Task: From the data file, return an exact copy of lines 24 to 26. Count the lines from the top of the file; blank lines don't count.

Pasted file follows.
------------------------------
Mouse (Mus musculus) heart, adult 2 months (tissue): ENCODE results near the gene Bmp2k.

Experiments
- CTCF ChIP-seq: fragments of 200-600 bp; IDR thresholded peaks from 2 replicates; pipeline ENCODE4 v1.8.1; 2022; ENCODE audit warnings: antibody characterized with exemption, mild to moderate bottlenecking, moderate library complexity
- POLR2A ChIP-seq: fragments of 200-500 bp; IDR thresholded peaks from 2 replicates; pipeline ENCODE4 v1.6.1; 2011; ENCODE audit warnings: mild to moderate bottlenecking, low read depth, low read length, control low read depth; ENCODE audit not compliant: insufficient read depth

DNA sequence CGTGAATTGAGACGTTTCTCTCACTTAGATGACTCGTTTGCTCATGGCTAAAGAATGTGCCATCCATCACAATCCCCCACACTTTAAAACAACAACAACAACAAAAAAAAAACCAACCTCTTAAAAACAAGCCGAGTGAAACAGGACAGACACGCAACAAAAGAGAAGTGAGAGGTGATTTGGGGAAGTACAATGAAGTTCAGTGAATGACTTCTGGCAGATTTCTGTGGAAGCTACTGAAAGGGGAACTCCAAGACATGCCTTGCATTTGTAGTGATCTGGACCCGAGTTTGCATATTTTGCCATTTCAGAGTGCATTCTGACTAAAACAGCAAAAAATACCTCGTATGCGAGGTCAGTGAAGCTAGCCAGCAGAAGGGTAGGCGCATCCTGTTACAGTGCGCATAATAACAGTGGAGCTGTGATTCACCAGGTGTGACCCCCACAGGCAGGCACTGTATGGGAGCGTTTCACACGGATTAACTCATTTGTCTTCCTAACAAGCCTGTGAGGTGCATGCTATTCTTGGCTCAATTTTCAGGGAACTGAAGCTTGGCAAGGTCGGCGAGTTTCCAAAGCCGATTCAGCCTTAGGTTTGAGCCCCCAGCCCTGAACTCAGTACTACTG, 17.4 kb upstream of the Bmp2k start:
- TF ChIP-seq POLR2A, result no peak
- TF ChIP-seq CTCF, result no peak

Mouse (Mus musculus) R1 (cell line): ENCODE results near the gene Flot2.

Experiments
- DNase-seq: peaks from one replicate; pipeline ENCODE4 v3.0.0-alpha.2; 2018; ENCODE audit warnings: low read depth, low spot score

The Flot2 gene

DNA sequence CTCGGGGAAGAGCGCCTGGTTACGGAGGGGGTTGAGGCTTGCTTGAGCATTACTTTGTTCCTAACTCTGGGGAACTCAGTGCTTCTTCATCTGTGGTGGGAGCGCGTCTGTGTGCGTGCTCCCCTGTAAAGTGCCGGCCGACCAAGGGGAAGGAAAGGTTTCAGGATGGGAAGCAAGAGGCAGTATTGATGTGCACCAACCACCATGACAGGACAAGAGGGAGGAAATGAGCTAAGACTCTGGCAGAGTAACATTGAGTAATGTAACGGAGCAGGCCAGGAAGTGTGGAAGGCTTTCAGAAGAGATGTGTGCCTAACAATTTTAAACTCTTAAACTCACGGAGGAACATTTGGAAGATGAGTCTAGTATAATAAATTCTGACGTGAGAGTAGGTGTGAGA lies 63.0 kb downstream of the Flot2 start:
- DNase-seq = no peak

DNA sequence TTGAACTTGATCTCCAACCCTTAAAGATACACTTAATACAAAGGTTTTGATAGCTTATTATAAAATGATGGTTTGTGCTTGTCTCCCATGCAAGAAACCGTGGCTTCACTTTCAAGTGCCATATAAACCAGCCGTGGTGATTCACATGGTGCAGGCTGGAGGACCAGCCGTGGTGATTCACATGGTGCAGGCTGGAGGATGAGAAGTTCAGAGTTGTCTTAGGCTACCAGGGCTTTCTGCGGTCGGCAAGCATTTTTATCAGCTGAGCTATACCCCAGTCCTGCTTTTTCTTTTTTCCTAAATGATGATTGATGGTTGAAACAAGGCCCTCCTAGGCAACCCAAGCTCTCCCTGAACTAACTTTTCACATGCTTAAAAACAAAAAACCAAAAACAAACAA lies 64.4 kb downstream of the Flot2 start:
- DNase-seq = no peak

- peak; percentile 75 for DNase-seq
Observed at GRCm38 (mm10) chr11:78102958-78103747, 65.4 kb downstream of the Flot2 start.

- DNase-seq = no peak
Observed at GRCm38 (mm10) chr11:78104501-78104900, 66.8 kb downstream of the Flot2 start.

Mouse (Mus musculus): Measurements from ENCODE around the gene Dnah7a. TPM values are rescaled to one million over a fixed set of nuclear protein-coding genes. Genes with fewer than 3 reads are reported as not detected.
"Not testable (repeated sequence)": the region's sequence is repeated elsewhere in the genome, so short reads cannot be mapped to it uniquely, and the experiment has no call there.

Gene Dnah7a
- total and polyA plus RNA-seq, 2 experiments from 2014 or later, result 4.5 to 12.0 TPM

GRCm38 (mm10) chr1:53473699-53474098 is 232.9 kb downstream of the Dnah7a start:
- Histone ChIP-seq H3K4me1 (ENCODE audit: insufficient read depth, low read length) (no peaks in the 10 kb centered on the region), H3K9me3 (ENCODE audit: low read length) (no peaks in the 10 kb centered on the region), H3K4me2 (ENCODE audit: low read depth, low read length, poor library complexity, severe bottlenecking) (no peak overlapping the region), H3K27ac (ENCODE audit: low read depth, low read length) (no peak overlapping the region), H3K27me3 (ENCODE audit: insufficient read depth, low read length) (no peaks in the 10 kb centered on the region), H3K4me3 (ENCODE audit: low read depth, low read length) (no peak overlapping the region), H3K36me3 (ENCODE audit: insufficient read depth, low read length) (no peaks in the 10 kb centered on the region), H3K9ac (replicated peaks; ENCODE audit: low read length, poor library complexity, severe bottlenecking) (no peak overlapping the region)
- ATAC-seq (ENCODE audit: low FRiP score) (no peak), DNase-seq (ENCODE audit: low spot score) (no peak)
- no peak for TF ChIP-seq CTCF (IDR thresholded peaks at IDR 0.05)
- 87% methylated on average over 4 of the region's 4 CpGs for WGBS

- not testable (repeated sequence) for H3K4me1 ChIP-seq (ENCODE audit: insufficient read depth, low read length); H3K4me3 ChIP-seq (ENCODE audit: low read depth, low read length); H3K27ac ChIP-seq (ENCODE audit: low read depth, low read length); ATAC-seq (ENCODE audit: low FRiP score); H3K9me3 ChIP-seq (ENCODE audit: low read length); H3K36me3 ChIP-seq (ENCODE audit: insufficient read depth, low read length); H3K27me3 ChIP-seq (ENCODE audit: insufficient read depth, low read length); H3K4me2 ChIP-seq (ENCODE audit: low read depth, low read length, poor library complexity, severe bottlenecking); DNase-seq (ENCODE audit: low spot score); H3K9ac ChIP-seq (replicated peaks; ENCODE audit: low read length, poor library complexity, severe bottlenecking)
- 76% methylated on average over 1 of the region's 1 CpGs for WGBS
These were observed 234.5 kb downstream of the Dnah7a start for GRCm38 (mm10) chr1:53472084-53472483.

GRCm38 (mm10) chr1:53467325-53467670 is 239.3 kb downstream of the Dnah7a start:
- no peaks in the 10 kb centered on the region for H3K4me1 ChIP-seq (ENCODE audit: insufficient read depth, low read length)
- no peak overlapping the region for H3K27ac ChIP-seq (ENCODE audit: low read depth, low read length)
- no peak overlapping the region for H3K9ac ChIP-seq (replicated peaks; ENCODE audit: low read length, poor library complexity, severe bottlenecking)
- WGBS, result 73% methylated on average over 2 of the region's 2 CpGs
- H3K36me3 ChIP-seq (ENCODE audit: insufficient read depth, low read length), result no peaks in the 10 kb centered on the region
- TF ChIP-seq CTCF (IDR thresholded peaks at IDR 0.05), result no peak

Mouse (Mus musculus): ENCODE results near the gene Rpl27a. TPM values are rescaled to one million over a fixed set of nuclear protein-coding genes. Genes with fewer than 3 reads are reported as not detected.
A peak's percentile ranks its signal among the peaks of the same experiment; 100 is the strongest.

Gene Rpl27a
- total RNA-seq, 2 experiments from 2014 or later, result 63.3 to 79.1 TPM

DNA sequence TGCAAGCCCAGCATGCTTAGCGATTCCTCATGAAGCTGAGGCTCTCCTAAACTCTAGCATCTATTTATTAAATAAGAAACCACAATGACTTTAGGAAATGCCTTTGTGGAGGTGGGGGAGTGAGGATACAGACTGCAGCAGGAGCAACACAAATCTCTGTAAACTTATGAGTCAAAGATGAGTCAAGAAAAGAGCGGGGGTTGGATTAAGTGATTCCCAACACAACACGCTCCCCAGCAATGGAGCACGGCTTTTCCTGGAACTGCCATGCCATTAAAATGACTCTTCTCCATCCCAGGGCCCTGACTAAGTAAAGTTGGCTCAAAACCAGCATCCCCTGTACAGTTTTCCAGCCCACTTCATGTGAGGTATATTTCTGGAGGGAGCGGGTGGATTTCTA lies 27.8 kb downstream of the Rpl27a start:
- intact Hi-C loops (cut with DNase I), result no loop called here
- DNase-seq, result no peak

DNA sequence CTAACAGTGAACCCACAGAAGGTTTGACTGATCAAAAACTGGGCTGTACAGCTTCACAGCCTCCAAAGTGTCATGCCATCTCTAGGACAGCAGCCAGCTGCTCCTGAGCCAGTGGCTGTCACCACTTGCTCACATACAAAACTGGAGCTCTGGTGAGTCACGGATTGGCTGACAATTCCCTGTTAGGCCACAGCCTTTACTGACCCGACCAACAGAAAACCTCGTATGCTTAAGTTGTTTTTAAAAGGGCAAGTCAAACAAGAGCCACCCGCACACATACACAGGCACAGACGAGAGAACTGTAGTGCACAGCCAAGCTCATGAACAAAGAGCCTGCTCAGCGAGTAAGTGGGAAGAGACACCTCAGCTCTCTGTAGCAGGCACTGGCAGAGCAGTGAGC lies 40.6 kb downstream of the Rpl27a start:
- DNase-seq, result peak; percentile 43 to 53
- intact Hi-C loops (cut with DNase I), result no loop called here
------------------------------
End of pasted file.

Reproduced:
GRCm38 (mm10) chr1:53473699-53474098 is 232.9 kb downstream of the Dnah7a start:
- Histone ChIP-seq H3K4me1 (ENCODE audit: insufficient read depth, low read length) (no peaks in the 10 kb centered on the region), H3K9me3 (ENCODE audit: low read length) (no peaks in the 10 kb centered on the region), H3K4me2 (ENCODE audit: low read depth, low read length, poor library complexity, severe bottlenecking) (no peak overlapping the region), H3K27ac (ENCODE audit: low read depth, low read length) (no peak overlapping the region), H3K27me3 (ENCODE audit: insufficient read depth, low read length) (no peaks in the 10 kb centered on the region), H3K4me3 (ENCODE audit: low read depth, low read length) (no peak overlapping the region), H3K36me3 (ENCODE audit: insufficient read depth, low read length) (no peaks in the 10 kb centered on the region), H3K9ac (replicated peaks; ENCODE audit: low read length, poor library complexity, severe bottlenecking) (no peak overlapping the region)
- ATAC-seq (ENCODE audit: low FRiP score) (no peak), DNase-seq (ENCODE audit: low spot score) (no peak)